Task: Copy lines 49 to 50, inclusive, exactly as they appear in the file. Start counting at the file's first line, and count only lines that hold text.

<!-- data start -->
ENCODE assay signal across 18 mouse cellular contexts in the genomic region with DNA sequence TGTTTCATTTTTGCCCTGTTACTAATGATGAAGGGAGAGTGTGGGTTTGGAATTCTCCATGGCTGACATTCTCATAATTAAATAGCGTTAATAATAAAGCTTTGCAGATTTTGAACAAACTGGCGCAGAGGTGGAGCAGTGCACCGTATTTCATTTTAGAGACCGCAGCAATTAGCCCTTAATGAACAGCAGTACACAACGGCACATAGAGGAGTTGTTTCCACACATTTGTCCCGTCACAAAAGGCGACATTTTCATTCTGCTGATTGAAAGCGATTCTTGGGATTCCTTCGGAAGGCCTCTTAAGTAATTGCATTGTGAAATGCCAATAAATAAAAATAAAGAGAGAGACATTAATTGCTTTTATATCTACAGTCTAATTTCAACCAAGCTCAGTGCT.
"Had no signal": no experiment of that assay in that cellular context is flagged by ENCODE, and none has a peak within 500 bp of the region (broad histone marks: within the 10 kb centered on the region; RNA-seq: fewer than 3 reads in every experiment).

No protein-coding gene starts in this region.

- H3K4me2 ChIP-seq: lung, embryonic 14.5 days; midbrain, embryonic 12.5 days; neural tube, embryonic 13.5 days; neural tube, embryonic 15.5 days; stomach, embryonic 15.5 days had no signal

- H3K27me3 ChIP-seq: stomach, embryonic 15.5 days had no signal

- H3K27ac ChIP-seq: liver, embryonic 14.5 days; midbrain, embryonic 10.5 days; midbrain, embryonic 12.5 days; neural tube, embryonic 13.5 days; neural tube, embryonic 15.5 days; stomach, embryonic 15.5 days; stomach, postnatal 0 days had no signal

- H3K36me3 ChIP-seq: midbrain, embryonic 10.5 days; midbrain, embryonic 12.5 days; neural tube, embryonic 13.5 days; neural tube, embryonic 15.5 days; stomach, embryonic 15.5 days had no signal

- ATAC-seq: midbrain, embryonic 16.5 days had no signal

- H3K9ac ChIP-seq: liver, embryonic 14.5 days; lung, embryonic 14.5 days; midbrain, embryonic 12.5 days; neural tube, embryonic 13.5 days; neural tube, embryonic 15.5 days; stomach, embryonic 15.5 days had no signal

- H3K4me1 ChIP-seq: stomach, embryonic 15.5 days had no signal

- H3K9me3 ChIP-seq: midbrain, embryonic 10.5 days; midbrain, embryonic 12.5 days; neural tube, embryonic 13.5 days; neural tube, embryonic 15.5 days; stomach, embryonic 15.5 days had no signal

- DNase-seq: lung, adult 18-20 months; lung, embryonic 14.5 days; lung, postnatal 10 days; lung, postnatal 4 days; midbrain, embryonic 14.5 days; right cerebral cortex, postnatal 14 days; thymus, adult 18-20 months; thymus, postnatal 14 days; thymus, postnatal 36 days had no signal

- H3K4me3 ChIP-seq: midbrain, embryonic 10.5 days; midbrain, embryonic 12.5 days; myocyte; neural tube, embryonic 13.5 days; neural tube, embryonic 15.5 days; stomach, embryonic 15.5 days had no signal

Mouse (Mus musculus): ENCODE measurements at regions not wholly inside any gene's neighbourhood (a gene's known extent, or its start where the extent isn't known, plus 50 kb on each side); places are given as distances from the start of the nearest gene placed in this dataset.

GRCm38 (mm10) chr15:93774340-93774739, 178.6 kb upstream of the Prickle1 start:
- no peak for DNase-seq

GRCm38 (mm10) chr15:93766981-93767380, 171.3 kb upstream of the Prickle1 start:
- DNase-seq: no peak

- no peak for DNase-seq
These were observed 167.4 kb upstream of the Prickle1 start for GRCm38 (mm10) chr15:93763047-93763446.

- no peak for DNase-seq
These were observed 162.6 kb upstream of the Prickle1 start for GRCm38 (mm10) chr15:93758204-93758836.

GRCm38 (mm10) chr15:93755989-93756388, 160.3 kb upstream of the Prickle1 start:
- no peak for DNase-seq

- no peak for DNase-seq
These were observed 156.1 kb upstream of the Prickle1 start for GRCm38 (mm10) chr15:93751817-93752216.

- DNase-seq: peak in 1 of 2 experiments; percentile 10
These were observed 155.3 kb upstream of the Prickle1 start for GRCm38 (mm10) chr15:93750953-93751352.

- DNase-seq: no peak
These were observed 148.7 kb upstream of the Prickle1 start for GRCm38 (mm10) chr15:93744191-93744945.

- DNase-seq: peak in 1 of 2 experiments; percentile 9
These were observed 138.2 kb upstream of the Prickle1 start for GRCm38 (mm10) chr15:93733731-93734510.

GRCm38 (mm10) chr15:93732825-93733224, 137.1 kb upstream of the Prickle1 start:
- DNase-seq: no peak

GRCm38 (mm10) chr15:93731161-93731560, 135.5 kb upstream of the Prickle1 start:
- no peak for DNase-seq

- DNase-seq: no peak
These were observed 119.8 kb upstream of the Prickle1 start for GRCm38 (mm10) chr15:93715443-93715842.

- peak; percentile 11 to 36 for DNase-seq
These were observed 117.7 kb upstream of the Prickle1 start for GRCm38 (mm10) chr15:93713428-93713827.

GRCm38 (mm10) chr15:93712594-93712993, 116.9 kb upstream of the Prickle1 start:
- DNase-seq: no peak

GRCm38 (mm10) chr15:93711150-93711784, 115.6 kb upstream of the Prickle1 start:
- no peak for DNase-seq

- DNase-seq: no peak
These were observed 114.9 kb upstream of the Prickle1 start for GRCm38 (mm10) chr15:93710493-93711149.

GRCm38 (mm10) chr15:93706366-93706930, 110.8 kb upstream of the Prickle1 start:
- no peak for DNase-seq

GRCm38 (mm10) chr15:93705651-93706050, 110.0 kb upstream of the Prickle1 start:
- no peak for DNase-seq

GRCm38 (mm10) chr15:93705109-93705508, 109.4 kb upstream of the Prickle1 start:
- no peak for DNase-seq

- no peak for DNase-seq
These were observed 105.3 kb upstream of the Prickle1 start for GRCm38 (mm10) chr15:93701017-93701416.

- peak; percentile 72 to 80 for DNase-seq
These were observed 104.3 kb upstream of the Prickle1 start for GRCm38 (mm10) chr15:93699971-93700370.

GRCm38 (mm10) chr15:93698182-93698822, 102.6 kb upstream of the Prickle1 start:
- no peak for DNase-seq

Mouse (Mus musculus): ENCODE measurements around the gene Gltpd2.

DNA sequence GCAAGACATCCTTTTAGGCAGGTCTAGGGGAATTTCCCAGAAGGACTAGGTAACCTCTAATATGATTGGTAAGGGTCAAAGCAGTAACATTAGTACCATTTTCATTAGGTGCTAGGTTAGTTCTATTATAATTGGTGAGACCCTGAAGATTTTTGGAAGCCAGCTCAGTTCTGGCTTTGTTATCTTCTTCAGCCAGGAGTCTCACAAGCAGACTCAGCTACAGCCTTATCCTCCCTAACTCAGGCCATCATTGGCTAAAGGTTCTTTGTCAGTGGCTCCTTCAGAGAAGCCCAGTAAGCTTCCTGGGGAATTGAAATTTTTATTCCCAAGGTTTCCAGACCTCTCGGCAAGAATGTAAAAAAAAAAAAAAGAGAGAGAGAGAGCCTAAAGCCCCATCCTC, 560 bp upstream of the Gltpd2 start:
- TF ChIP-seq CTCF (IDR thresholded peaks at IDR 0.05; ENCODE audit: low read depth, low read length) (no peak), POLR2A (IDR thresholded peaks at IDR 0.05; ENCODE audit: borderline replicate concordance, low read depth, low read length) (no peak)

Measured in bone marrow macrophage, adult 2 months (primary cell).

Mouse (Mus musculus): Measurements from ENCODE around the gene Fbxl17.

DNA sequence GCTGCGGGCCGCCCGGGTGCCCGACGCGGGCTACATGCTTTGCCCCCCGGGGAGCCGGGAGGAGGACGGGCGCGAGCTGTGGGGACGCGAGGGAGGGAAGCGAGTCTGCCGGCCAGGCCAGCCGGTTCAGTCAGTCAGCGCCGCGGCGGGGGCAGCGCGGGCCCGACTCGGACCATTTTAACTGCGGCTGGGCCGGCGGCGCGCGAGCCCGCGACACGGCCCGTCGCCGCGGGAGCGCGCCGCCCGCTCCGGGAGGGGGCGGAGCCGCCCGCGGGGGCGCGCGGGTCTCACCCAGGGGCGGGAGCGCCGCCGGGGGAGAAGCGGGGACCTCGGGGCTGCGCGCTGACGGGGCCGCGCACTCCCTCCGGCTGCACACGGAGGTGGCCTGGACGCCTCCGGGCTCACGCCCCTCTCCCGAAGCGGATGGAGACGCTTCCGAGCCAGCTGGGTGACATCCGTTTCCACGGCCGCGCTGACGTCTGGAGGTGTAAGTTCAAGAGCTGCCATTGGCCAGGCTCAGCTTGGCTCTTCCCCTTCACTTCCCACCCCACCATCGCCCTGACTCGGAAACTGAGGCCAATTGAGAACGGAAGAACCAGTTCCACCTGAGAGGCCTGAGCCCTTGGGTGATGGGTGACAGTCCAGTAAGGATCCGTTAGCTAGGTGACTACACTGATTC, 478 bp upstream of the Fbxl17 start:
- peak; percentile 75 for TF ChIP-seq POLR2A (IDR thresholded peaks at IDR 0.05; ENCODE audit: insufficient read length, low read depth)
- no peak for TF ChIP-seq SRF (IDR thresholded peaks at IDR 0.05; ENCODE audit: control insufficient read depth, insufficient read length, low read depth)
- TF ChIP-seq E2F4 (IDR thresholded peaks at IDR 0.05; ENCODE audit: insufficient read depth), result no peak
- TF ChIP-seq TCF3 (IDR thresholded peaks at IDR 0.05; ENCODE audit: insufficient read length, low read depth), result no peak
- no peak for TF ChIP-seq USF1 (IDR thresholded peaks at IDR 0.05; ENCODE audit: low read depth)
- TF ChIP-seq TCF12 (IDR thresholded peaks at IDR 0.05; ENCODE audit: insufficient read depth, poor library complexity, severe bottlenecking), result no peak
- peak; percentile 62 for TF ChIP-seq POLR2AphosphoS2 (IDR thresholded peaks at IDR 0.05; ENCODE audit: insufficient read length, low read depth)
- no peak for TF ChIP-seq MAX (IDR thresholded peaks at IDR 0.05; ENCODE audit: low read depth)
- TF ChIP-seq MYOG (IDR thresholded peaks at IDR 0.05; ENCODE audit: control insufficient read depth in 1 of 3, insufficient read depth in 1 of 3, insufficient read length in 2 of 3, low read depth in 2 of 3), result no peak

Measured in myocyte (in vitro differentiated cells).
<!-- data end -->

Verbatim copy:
GRCm38 (mm10) chr15:93705651-93706050, 110.0 kb upstream of the Prickle1 start:
- no peak for DNase-seq